Biography of Guilford Dudley MACE, Sr.
Volney, N.Y.

Many thanks to Gale Lee Payne for generously sharing this information on her 3rd great-grandfather, Guilford Dudley Mace, Sr.  He was born in 1832, in the town of Volney.  In August 1862, he enlisted in the 147th NY Infantry as a lst Sargeant, and subsequently died July 1, 1863, at the battle of Gettysburg, leaving a wife and three small children.  During his time in service he wrote an interesting letter to his uncle, describing the various events from the 147th NY,  giving us a glimpse of a soldiers life during the civil war.

Gale told me her "Dad's family has been difficult to trace.  Dad so much wanted to find out more, but unfortunately that didn't happen before he passed away 4 years ago.  As a tribute to he and my Mother, who researched for more that 35 years on both sides, I am persistently pursuing more information on the families... This is a tribute not only to Guild D. Mace, but my Father, Guilford William Quade...thanks again.

Gale is researching the following surnames and would love hear from anyone about them and share information: QUADE, MCQUADE, MACE, DYER, BLAKE, CODY, SCHOFIELD, CAMPAIGN, KELLY, COLE, HAZARD, DRUM AND COLEMAN.  Please contact her at: Gale Lee Payne

(*For information and history, including the Battle of Gettysburg, on the 
147th NY Volunteers ).

147th NY Monument.
(This picture is of my father, Guilford William Quade, 
at the 147th Monument.)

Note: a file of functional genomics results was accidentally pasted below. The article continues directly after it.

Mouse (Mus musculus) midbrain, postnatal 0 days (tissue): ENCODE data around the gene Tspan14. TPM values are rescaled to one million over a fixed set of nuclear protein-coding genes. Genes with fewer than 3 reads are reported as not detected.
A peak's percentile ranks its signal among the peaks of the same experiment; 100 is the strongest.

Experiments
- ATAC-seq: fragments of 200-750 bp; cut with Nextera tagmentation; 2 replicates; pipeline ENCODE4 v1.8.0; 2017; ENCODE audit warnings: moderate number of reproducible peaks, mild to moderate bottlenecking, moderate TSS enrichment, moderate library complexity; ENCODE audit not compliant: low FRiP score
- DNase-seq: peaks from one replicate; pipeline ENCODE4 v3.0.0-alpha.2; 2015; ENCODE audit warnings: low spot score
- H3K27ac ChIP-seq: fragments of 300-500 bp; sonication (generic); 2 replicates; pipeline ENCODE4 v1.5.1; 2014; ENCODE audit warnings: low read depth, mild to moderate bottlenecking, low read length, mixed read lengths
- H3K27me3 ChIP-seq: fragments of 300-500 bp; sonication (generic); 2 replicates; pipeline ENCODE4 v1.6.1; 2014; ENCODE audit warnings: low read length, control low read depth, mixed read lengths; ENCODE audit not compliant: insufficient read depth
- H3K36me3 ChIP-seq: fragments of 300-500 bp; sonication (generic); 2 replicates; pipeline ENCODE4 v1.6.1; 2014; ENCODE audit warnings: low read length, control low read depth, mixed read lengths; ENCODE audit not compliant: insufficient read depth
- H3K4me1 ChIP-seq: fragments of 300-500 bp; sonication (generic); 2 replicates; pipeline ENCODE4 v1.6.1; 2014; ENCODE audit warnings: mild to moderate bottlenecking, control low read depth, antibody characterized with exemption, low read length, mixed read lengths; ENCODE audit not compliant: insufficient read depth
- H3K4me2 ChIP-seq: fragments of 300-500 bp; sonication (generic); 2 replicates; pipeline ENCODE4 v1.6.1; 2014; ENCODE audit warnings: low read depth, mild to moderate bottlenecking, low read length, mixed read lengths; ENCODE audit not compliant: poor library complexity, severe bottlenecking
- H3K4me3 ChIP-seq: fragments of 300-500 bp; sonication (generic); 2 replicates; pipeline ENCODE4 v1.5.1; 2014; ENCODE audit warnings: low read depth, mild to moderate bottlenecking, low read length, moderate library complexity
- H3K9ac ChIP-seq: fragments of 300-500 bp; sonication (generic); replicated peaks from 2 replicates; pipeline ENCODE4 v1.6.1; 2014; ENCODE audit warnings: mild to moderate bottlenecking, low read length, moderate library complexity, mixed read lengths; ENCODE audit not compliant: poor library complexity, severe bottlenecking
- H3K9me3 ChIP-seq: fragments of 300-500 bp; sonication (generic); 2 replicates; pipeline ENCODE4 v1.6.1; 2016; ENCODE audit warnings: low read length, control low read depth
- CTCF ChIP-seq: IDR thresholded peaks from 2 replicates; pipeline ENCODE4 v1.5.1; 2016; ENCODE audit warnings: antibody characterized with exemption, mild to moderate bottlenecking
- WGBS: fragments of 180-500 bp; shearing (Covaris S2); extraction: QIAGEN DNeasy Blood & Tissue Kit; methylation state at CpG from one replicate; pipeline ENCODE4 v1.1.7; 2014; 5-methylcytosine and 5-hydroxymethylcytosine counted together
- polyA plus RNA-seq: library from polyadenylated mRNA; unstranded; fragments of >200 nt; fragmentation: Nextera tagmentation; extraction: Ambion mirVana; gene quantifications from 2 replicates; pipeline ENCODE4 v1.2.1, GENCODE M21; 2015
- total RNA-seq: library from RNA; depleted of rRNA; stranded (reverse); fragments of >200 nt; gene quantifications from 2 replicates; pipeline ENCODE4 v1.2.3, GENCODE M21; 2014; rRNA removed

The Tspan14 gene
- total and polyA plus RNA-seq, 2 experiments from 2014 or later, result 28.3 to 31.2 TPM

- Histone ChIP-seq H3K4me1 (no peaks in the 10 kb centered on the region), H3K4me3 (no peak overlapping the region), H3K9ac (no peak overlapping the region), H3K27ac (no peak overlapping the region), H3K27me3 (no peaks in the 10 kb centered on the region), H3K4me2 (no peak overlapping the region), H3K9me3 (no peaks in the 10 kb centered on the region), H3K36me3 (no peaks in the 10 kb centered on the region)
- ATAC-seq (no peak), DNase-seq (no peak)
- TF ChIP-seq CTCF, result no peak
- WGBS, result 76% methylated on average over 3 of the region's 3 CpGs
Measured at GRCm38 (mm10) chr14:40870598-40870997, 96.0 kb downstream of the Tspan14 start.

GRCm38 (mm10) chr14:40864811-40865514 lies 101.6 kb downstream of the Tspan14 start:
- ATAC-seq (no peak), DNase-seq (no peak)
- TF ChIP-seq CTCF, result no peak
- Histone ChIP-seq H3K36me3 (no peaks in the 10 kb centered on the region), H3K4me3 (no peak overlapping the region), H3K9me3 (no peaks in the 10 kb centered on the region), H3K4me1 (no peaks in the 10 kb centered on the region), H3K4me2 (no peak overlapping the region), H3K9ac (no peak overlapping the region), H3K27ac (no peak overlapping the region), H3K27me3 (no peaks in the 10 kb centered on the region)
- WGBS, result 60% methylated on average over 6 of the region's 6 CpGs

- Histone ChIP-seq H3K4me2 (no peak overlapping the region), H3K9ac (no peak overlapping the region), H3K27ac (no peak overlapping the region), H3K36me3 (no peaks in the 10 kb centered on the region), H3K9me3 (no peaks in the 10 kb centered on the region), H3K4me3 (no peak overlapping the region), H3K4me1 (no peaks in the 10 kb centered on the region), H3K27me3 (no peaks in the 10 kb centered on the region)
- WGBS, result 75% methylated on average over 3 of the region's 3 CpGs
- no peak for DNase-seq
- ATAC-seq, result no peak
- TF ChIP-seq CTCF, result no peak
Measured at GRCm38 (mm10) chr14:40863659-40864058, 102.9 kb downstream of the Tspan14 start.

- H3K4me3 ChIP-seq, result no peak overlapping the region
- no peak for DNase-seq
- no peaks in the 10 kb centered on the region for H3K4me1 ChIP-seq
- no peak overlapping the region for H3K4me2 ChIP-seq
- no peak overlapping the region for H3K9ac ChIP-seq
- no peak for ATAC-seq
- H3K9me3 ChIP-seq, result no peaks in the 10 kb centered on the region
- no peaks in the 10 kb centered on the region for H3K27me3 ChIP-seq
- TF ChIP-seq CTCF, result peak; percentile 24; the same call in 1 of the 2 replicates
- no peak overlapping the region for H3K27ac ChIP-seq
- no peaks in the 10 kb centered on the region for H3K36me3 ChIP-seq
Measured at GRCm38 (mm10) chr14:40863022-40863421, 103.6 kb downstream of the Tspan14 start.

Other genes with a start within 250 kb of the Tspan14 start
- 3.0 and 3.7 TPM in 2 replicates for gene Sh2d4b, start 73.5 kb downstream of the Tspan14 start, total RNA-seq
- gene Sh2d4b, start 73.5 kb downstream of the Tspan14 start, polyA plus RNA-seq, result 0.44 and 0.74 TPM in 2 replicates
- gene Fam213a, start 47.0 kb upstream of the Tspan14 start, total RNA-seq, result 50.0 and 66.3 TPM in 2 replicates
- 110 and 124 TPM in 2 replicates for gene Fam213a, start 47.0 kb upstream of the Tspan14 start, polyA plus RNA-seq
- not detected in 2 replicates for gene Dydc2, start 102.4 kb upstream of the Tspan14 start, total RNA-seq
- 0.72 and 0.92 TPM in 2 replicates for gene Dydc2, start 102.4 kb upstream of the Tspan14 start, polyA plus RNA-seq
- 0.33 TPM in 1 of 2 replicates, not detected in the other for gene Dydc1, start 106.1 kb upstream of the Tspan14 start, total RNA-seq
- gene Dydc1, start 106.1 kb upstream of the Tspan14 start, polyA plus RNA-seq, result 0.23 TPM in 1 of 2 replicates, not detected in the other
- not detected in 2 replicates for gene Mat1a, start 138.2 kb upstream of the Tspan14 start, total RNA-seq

Guilford Dudley Mace, Sr., was born 1832 Volney, Oswego Co., NY.  He was the son of Amos Mace and Hannah.  He was married to Catherine Story before 1860, when his first son Amos was born. His second son, Guilford Dudley Mace was born in 1862 and a daughter, Kate Mace was born abt 1863. Guilford Dudley Mace, Sr., died July 1, 1863, at Gettysburg, PA.

    Guilford Mace enrolled in the army during the Civil War on 8/26/1862 at the age of 30.  He enrolled for 3 years at Palermo NY, which is in Oswego Co., NY.  On Sept. 22 1862, he was mustered in a 1st Sergeant of Company F, part of the 147th NY Infantry Regiment.  The 147th Regiment left the state on Sept. 25, 1862 after receiving their firearms in Elmira NY.

Guilford Dudley Mace, Sr.
Guilford Dudley Mace, Sr.
(Taken about 1862)

The gravestone of Guilford Dudley Mace Sr.
The gravestone of 
Guilford Dudley Mace Sr.
Gale's father, as a young boy scout, at the grave of Guildford Dudley Mace, Sr.
This picture is of my father, as a young boy scout, at his gg-gandfather's grave.

Letter written by Guilford to his uncle:

Belle Plain, VA
Jan 28th 1863

Dear Uncle- Having a few leisure moments I will write you a
few lines concerning the 147th Reg of which your unfortunate nephew is a humble member. 

   For the last two months we have been guarding the sacred port of Virginia and trying to keep ol Johnny Rebel from routing Uncle Abraham from his very comfortable quarters at Washington.  No man had the least idea of soldering in the field until he takes a hand at it himself.  Some of out milk and water officers of a (hious) turn of mind have concluded that they were not made for the business and have resigned.  Among the rest - our Wooden Capt- Who made such great promises while raising his company and who has fulfilled them in such a cowardly and contemptible manner.  He started for home this morning the men rejoice that he has gone.  If your Country is ever called upon to raise more men never put a man in for an office who is not willing to enlist